The Dead Weather - Horehound
Record Label: Third Man Records
Release Date: July 14th, 2009
There are some Jack White produced albums that you want to play softly (possibly to avoid Meg White's excruciatingly off drumming).
Then there are some Jack White albums that are only served justice at full volume on your 1000 MegaWatt speakers.
This is one of those albums.
Though nothing will ever replace the nostalgic memories that the White Stripes White Blood Cells provided my childhood, Jack White's third official group, The Dead Weather, is certainly a testament to his undying ability to write music that people want to listen to. Straying from his more simplistic garage band roots, White-- with the assistance of rising star Alison Mosshart from The Kills, Jack Lawrence from White's previous venture The Raconteurs, and expert bassist Jean Fertita from Queens of the Stone Age-- creates a quirky and rough record comparable to early White Stripes, without the bad drumming and with a much clearer and more developed sound.
The first track, "60 Feet Tall" features a slow buildup to an at-times raucous and drum-dominated song, but is successful in establishing the individual talent of the quasi-supergroup's members. In fact, it's no surprise that the drums are such a powerful force throughout most of the album, seeing as in a terribly ironic twist, White indeed is the band's drummer, among other things. The album grows on you as it progresses through the first half, with the heavily distorted and catchy riff in "Hang You From the Heavens," to the almost reggae feel of the third track "Cut Like A Buffalo." The album definitely peaks with the fifth track "Treat Me Like Your Mother," which was a big repeat track for me, and almost entirely makes up for the lull provided by the next four tracks, which aren't by any means bad songs (though "New Pony," a Bob Dylan cover, hardly resembles or matches the excellent original), yet none of them have the stick that the first half of the album provides. The 44-minute album, a vast departure from the 17-song endless record of White's past, finishes with the longest song "Will There Be Enough Water?" much in the same way it began: slowly building. This is not to say it isn't tolerable, though. Rather it is one of the most beautifuly written and musically intricate songs White has written to date, comparable to a folksy version of the White Stripes classic "Ball and Biscuit".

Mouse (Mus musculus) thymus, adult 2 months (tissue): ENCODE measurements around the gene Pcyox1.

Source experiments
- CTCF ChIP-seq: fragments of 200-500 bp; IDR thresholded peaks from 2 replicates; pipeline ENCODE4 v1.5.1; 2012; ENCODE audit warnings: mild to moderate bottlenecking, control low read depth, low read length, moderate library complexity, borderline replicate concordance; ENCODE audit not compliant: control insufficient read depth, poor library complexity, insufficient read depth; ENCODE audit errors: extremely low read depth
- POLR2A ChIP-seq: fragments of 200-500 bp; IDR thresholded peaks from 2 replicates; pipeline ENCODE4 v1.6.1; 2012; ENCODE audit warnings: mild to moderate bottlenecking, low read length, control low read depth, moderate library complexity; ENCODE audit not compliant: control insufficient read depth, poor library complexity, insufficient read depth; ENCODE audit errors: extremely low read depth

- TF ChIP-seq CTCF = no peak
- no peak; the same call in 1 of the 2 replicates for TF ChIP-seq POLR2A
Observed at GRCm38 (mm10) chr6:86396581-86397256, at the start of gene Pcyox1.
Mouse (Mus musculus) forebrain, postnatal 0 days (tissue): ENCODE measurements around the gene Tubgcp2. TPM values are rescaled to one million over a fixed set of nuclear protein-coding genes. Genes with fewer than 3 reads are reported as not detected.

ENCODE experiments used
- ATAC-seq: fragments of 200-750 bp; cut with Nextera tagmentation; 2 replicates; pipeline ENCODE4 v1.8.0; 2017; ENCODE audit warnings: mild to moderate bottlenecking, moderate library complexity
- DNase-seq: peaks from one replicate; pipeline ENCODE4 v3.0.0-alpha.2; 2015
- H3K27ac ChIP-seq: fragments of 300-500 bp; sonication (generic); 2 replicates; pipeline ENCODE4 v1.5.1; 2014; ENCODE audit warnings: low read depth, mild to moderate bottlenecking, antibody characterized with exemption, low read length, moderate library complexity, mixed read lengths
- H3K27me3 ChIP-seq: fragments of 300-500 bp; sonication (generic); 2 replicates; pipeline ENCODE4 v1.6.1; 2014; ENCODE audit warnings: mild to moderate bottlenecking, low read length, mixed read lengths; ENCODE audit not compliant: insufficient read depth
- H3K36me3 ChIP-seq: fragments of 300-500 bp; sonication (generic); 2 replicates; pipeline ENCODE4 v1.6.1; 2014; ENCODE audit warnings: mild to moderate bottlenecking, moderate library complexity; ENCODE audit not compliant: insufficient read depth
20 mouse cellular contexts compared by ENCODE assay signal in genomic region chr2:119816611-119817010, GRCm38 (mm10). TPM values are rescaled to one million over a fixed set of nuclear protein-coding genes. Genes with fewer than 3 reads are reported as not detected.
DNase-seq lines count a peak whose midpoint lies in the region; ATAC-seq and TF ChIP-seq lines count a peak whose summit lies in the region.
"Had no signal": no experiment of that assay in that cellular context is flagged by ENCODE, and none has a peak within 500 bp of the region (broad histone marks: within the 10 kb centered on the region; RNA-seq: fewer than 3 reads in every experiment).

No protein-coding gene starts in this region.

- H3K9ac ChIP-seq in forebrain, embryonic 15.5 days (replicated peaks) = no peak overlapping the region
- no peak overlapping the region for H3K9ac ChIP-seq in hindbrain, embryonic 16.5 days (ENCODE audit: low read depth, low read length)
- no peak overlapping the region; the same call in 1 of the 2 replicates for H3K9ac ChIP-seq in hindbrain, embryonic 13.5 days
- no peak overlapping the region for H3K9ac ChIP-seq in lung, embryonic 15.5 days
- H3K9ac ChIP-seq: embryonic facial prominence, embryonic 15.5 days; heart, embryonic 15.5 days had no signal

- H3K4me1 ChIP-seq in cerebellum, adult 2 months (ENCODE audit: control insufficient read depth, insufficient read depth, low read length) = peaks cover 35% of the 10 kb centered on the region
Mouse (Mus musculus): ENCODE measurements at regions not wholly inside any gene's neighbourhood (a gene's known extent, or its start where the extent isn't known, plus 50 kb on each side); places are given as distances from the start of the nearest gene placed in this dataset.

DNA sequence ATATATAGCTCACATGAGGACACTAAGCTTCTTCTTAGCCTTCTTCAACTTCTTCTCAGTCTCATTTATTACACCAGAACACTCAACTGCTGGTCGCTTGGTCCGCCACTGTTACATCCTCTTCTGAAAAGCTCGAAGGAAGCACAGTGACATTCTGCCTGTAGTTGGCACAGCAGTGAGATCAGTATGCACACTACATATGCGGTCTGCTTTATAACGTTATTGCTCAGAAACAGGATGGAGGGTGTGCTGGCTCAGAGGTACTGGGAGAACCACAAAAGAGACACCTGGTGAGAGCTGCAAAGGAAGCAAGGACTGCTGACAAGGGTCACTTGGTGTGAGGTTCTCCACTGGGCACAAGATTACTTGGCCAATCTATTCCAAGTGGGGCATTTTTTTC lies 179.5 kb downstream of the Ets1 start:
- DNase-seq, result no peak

Overall, this record is one that spans more than a handful of genres, from grunge, to jazz, to blues, to plain ol' rock n' roll, and each song is like a mini adventure into a musical era. You really have to commit some time and, at times, patience to get your feet wet with this album, though I think its rewards are more than enough to call it "satisfying". Whatever your opinion, its clear that even after a decade's worth of constant writing and producing, Jack White has not run out of ideas. Yet.
My dad officially thinks this is the worst band of all time, I personally didn't know this was white's band and while watching the woodies I thought they were a wannabe White Stripes. Personally, Jack shouldn't form a side project that trys to sound like The White Stripes and fails on all accounts well at least for me.